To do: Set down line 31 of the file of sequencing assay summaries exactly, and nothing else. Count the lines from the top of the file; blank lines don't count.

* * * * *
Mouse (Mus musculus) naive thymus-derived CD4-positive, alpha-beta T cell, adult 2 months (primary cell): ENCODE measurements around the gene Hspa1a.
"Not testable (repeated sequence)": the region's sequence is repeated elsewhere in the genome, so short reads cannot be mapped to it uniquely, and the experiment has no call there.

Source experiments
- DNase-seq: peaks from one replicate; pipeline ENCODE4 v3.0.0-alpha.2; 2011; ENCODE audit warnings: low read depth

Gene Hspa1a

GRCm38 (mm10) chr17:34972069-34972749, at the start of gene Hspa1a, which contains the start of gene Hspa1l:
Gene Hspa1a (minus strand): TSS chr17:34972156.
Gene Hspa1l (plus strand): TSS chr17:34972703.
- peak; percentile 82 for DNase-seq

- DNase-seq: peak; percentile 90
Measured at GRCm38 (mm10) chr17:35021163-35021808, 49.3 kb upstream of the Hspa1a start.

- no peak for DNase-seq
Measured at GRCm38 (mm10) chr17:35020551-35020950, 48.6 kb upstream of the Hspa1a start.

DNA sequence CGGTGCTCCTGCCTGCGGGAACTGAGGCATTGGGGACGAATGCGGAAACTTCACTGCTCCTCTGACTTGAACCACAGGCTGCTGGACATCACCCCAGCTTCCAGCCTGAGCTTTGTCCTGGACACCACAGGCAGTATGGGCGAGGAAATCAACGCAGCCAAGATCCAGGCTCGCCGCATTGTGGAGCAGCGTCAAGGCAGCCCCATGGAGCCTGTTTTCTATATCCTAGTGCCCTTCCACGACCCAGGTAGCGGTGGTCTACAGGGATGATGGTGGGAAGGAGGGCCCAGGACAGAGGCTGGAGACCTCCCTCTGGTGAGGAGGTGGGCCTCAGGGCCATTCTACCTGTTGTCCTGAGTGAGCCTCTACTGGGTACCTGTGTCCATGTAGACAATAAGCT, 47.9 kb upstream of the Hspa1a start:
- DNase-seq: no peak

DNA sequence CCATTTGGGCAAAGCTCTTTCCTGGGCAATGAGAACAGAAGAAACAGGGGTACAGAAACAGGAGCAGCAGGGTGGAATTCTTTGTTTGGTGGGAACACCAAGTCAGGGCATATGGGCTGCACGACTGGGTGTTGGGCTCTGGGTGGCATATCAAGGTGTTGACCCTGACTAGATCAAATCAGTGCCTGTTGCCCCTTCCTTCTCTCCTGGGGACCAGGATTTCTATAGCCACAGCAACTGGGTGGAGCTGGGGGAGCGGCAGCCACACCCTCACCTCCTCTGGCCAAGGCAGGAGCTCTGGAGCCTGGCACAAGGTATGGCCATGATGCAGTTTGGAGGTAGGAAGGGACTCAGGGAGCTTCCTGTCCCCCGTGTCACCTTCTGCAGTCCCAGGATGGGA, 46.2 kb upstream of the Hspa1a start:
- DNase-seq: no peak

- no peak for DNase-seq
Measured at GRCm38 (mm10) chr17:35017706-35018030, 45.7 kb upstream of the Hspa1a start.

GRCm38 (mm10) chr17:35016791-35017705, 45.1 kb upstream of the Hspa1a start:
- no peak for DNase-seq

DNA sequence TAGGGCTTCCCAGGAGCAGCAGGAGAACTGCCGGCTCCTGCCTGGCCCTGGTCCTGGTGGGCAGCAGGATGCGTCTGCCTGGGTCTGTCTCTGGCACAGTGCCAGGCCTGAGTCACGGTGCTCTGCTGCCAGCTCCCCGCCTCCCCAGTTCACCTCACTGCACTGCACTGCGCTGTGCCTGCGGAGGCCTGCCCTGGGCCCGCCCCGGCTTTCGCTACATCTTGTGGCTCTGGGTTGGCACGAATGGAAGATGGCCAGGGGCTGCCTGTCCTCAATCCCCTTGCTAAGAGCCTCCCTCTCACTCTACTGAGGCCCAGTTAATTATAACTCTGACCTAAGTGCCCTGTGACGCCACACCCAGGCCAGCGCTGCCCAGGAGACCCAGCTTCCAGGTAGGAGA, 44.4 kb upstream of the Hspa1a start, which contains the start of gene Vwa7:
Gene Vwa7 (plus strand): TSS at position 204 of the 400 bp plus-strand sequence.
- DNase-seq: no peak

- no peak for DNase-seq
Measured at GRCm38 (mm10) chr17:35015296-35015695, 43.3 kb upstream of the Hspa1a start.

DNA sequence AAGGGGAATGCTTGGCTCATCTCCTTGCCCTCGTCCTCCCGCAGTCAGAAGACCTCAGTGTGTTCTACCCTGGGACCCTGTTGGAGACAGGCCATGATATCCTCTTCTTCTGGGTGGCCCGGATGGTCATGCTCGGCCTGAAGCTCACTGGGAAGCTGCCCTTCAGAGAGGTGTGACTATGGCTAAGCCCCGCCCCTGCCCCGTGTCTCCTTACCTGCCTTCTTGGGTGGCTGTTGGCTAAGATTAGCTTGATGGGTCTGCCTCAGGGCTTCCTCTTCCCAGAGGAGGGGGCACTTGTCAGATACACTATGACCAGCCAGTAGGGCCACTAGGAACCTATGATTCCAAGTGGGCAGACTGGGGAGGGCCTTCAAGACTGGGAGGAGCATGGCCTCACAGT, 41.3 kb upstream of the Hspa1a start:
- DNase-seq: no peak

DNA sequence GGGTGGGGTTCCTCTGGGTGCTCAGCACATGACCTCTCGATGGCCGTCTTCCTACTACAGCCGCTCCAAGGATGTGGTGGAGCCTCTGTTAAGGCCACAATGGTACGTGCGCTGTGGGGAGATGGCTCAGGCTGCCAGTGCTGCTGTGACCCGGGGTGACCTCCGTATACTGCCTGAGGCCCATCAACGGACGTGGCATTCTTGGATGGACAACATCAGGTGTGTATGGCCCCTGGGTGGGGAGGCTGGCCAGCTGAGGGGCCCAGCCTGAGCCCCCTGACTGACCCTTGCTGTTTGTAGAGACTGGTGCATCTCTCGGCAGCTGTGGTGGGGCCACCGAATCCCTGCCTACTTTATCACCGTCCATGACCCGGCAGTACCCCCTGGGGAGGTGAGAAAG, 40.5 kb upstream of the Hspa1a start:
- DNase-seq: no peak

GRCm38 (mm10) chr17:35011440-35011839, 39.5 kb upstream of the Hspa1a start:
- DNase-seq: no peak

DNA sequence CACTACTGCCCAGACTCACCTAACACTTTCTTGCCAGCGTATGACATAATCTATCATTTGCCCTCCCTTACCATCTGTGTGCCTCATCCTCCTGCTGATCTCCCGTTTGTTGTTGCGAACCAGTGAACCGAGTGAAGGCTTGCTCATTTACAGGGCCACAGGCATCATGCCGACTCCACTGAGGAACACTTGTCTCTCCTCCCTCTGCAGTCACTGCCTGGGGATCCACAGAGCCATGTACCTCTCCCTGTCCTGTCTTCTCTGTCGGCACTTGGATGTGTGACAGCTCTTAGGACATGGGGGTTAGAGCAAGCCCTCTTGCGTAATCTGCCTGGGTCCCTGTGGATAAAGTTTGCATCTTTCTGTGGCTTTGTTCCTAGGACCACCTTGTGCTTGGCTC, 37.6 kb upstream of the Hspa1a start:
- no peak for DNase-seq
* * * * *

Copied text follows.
GRCm38 (mm10) chr17:35011440-35011839, 39.5 kb upstream of the Hspa1a start: